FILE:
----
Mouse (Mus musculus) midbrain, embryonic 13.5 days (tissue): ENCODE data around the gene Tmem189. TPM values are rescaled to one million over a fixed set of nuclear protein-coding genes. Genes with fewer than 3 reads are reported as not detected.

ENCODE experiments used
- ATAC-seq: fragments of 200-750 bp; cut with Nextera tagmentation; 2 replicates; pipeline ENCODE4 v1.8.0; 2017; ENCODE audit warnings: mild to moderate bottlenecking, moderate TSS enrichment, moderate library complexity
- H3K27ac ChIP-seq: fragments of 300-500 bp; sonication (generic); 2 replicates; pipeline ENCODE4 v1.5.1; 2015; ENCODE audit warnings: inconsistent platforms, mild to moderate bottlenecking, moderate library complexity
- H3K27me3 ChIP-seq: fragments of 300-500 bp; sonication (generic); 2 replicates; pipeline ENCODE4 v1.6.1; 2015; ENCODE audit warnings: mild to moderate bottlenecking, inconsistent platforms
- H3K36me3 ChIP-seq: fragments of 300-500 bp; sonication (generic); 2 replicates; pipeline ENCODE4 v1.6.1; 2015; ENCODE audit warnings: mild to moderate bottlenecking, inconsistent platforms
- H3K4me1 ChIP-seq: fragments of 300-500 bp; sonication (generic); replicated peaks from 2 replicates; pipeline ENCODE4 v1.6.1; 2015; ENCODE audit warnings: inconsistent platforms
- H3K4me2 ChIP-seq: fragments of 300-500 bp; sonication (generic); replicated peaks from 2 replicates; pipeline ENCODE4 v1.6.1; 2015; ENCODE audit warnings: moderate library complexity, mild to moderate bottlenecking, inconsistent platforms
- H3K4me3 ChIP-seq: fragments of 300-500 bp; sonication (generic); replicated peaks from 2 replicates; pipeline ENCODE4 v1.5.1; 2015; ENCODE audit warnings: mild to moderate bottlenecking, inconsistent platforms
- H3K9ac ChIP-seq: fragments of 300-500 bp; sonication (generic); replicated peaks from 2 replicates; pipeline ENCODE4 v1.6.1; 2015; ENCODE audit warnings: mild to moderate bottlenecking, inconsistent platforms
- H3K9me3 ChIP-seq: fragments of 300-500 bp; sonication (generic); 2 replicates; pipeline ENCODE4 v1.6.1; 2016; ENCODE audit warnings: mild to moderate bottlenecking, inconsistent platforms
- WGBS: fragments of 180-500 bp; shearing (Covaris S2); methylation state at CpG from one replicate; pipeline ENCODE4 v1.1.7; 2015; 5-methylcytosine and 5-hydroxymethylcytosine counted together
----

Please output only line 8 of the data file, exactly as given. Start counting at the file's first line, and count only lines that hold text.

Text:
- H3K4me2 ChIP-seq: fragments of 300-500 bp; sonication (generic); replicated peaks from 2 replicates; pipeline ENCODE4 v1.6.1; 2015; ENCODE audit warnings: moderate library complexity, mild to moderate bottlenecking, inconsistent platforms